Fats 101

One of the most common issues with people who think they are eating healthy is a lack of necessary dietary fat.  Not only do they lack the necessary amount, but are also missing balance (more on that later).  Fat contributes to a myriad of functions in the body including: vitamin absorption, hormone production, cell regeneration, skin and hair production and health, energy pathways, etc.  The point is, fat is extremely important, and if you’re not getting enough (especially of the right kinds) you may be severely impeding results.  Increasing your fat intake can also help with energy balance and satiety, which will help keep you away from those late night sugar binges.

What to eat?

You should be eating an equal ratio of saturated, monounsaturated, polyunsaturated fats.  The following table provides examples of foods high in each type of fat.

 Fish Oil – what’s the big deal?

Fish oil is high in omega-3 fatty acids, which are a special type of polyunsaturated fatty acid that our body is unable to produce.  This makes them “essential fatty acids”, which means they must be ingested through our diet.  To get the recommended amount of omega-3’s, I suggest supplementing with algae or fish oil.  Fish oil helps balance our ratio of omega 6 to omega 3 fatty acids, which should be around 2-3:1, but is usually found to be between 20-30:1 for most Americans.  This lopsided ratio is associated with a whole list of negative side effects.

When searching for a fish oil product find one that has at least 300mg of EPA + DHA per 1000mg of fish oil.  Be aware that some companies up the amount of EPA or in “double” or “triple strength” fish oils but leave out the DHA (the ratio of EPA to DHA should be around 3:2).

What to Avoid?

Trans fat should be completely eliminated from your diet because they have been linked to increased risk for cardiovascular heart disease among other negative side effects.  To do this simply stop eating crappy fried foods or cooking with vegetable oil.

Real world approach:  The following steps will help you fix your dietary fat problems; each step should last 2-4 weeks.

Step 1:  Start thinking about eating fats every meal.  You should be able to name a food with each meal that is primarily composed of fats.  Don’t worry too much about what types and amounts your getting as long as they are reasonable.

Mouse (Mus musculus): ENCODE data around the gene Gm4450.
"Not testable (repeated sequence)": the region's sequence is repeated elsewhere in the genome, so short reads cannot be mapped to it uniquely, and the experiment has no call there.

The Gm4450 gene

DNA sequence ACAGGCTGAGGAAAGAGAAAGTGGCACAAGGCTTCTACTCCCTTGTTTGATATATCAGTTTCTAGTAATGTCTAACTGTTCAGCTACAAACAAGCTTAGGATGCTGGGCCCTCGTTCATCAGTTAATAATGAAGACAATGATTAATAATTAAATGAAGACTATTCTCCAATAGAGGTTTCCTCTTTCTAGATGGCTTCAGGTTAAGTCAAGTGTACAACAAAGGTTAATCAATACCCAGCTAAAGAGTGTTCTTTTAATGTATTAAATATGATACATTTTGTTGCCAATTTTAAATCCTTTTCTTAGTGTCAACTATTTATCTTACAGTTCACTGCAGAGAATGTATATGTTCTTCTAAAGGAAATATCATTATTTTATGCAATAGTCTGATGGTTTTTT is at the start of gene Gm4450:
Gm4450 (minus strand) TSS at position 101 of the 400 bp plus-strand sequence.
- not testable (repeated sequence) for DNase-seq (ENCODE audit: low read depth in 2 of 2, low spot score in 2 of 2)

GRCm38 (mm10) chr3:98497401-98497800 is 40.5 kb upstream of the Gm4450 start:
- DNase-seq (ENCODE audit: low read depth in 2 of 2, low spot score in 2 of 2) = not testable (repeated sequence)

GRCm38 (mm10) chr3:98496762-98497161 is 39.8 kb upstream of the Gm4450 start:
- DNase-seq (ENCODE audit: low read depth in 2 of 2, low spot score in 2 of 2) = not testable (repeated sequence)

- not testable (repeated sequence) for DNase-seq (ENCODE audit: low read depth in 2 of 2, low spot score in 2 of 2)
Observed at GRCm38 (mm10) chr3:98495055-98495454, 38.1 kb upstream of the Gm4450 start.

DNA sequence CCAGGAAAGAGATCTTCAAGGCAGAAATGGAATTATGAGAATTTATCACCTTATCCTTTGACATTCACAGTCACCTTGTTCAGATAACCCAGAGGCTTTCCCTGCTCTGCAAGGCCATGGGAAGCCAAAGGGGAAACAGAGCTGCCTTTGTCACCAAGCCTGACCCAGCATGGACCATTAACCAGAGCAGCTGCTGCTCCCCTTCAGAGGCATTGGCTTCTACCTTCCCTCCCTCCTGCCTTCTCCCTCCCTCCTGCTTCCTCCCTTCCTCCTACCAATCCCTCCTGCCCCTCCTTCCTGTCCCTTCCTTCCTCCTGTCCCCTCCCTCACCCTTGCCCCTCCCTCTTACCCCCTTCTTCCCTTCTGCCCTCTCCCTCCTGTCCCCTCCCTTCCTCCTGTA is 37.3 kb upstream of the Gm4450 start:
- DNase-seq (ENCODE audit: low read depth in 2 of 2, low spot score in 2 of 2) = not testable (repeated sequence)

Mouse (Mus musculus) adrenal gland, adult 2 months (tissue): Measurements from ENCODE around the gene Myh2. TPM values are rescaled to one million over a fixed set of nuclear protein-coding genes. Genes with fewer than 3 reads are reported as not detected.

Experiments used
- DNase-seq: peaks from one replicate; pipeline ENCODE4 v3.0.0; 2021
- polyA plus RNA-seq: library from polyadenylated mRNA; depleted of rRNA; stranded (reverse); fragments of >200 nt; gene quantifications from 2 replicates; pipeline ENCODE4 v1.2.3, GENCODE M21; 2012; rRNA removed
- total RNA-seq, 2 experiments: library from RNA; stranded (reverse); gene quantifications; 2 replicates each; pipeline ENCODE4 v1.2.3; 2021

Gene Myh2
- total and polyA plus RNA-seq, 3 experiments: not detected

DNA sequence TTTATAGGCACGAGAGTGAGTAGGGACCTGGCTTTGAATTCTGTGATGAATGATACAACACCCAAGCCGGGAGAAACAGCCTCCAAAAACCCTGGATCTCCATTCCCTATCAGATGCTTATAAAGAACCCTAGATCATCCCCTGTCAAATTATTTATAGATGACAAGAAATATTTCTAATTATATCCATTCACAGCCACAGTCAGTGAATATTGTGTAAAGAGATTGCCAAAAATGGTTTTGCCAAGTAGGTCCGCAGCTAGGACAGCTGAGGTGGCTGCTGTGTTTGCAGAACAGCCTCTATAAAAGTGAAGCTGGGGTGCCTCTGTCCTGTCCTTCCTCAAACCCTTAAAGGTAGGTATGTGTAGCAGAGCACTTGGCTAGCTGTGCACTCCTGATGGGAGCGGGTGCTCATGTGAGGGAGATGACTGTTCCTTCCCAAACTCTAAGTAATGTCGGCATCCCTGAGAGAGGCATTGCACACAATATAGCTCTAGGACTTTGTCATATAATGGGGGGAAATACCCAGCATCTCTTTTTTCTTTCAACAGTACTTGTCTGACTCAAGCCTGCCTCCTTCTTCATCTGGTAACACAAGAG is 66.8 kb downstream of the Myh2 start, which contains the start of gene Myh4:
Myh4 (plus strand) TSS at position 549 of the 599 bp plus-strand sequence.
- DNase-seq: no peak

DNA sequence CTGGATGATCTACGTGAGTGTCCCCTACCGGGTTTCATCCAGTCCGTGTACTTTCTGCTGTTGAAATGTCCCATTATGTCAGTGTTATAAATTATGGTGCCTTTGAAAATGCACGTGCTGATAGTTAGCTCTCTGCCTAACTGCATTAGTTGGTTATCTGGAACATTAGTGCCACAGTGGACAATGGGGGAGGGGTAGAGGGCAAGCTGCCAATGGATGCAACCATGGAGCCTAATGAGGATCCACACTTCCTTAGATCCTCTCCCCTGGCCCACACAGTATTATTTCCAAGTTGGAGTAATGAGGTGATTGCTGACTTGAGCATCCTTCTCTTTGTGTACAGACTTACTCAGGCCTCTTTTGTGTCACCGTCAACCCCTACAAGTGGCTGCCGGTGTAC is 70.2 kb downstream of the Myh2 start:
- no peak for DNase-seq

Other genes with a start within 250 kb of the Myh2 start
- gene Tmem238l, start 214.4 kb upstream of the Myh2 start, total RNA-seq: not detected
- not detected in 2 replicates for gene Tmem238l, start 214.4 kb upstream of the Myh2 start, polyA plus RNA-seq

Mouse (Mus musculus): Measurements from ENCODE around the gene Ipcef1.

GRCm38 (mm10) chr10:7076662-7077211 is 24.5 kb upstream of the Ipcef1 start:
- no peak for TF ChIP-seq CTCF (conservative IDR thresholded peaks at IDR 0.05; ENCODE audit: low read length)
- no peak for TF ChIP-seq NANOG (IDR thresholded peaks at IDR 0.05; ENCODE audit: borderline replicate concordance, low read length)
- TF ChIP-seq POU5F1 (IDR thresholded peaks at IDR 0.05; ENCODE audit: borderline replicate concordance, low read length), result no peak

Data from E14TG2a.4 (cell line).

Step 2:  Start eating a wider variety of fats in your diet; try to add foods like olive oil, fish oil, avocados, etc.  Add 1-2 new fat sources every week until you have several options in each category that you like.  Most of you will become significantly healthier simply by consciously eating fats from a variety of sources.

Step 3: This is for those folks with loftier goals.  Choose fats from the 3 different categories and try to eat an equal ratio of each every day.  I do this by eating an equal amount of fat each meal (around 40g*) and concentrating on a specific type of fat every meal (6 meals/3 types = 2 meals with each type every day).  My breakdown looks something like this:

  • Meal 1 – eggs/fish oil (saturated)
  • Meal 2 – almonds or pecans (monounsaturated)
  • Meal 3 – flax seed/mixed nuts (polyunsaturated)
  • Meal 4 – peanut or almond butter/avocado (monounsaturated)
  • Meal 5 – varied/fish oil (usually saturated)
  • Meal 6 – walnut oil mixed in protein shake (polyunsaturated)

 

I only count the type of fat that appears in the largest portion for each meal.  I get several types of fat in many of these meals, but the majority comes from the type of fat listed.  I add fish oil to breakfast and dinner because those are easiest for me.

*My serving size is most likely higher than your would be.  I eat a lot of calories (4000-4500) and am currently eat a higher percent from fats.

Take Away Message

The most important thing you can learn from this is that around 30% (+ or – 5% day to day) of your calories should come from fats; consisting of a balanced blend of saturated, monounsaturated, and polyunsaturated fats.  Be sure to avoid trans fats whenever possible, and try to eat 6-12 grams of fish oil every day (or around 3-6 grams of EPA+DHA).  If you’re simply looking to get healthier, add fish oil to your diet and try to eat fats from a variety of sources every day.